America's population drain from its small towns to her big cities offers a host of headaches for the leaders remaining in those shrinking communities, one of which is empty housing left to time and the elements to deteriorate. But the City of Princeton is stepping up to reverse the blight, or at least slow the decay.

The Princeton City Council has allocated $100,000 in the current fiscal year to address nuisance housing, working with owners to see that properties get cleaned up. And the city is prepared to do what it takes to get the job done, even if it means doing the work itself.

Mayor Kota Young said one of the biggest sources of dilapidated homes in the city is absentee owners. That may be family members from out of town who were left a property from a deceased relative or former residents who may have moved away and abandoned a home.

"It's going to happen in any town that's lost a thousand people over the last 30 years," Young said. "Unfortunately, those people didn't take their homes with them."

In 1990, Princeton's population was right at 7,000. Today, U.S. Census Bureau estimates put that number at just more than 6,100. In western Kentucky, only a handful of cities and towns have seen their population grow over that period, as the state's residents have migrated toward its population centers in the Golden Triangle of Lexington, Louisville and northern Kentucky.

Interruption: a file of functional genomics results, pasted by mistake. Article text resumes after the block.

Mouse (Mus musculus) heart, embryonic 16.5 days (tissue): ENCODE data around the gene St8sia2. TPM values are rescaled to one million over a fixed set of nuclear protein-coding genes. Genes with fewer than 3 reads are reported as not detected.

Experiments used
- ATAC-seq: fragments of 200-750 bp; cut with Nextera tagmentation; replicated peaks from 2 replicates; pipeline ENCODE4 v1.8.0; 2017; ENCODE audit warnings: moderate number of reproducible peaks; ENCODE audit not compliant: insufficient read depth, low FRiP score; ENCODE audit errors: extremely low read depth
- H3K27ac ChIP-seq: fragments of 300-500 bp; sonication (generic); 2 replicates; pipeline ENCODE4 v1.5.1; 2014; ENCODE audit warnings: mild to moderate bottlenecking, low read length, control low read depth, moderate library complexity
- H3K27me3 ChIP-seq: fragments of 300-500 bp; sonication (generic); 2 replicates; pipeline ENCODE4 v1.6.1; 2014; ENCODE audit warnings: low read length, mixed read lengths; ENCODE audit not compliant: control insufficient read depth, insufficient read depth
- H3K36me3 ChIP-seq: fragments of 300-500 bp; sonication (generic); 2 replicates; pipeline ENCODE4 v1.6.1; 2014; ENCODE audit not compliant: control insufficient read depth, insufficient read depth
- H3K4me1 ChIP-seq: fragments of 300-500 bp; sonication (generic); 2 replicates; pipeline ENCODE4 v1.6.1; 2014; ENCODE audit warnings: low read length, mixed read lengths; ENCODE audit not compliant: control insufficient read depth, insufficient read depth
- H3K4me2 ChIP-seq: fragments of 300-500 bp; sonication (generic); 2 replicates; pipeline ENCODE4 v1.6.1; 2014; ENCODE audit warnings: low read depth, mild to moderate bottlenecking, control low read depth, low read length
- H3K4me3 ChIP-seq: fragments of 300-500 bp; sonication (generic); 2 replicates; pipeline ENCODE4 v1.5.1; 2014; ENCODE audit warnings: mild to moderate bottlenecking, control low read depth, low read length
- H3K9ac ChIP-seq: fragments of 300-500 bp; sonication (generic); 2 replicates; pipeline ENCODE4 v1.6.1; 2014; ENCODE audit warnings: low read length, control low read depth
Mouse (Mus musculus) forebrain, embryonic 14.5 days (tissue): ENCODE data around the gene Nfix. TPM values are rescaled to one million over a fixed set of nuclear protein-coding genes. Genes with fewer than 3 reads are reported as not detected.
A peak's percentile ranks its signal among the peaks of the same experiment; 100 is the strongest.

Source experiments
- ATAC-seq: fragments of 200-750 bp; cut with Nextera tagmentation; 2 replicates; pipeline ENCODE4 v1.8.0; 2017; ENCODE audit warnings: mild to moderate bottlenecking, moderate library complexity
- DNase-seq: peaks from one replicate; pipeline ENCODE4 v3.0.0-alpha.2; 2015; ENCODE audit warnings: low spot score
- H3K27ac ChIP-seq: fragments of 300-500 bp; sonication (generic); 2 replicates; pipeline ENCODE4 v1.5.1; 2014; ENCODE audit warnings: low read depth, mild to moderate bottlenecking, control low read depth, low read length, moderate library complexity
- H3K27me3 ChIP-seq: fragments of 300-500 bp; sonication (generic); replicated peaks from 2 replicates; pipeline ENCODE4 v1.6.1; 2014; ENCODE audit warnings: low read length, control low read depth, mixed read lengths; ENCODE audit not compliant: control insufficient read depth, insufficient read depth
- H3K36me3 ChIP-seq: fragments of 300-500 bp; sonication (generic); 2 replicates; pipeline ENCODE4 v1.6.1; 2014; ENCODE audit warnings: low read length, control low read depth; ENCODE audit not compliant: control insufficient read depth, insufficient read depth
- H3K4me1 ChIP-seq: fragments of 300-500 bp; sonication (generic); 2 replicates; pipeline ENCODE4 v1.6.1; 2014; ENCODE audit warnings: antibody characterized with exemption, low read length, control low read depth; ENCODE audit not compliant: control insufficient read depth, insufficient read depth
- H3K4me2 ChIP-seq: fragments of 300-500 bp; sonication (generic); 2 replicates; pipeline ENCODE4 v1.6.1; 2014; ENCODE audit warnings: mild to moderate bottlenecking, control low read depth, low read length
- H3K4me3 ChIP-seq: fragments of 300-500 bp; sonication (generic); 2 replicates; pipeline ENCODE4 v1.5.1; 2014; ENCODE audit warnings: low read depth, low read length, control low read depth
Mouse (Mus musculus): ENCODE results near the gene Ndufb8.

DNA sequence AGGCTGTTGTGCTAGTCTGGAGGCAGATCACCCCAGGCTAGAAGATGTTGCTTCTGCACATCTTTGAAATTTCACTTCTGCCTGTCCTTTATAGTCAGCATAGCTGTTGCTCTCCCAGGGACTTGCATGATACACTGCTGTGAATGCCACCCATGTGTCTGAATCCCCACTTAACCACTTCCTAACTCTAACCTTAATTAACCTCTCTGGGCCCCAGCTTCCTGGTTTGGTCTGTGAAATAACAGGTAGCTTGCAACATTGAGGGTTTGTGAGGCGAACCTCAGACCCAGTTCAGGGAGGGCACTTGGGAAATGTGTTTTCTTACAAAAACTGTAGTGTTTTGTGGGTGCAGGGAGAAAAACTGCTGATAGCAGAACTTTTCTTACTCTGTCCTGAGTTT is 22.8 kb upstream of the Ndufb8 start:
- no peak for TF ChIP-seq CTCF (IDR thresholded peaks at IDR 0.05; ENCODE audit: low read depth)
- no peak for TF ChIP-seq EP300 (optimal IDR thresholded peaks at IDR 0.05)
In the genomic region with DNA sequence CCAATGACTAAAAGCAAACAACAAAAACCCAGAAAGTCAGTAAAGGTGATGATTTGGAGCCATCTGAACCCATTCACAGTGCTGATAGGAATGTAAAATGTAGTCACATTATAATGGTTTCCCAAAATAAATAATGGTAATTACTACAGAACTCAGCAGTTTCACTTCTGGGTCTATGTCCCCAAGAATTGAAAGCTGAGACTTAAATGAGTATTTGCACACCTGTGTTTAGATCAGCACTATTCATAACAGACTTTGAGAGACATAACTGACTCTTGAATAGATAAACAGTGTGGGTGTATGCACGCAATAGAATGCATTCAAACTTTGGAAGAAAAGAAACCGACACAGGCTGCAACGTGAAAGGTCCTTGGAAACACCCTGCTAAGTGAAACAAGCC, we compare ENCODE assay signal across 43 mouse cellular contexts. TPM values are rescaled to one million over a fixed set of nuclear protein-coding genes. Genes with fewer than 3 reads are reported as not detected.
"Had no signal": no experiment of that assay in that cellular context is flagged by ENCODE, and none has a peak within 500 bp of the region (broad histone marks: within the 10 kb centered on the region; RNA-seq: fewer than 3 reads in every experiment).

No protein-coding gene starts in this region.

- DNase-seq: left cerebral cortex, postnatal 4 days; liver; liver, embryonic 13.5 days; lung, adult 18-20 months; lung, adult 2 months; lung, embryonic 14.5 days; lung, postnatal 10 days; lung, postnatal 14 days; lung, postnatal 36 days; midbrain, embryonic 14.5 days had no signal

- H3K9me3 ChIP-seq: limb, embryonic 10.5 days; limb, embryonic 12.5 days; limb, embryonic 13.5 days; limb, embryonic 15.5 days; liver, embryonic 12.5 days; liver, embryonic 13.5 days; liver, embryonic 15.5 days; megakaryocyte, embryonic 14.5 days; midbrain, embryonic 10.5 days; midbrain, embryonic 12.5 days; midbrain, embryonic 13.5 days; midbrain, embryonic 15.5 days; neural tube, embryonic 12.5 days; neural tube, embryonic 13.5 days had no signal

This week, two adjacent dilapidated houses on North Franklin Street in Princeton were razed. The city obtained the properties through a lengthy process, one in which homeowners may hand over the homes to municipal government to satisfy a lien placed on the property through code enforcement. That allows the city to clear the land and sell it, ideally to developers who will build new housing stock.

"It's a ripple effect," Young said. "New housing can affect neighborhoods in a positive way just as nuisance properties can the opposite way."

Four more homes are slated for removal in coming weeks, as weather allows. Those are located on North Plum, Darby and Cox streets and Baldwin Avenue. More will be on the way, as Code Enforcement Officer Richard "Dickie" Thomas carries out the city council's initiative to clean up Princeton.

Young, in his first year as mayor, said clearing a lot of a crumbling home may cost anywhere from $2,000 to $3,000, with additional expense tied to the legal process to get to that point. He believes the $100,000 can amount to about 20 lots being cleaned up this year. He hopes the council will continue to allocate enough money to address about the same number each year of his remaining term in office.

"We're trying to clean up Princeton one house at a time, one street at a time," he said.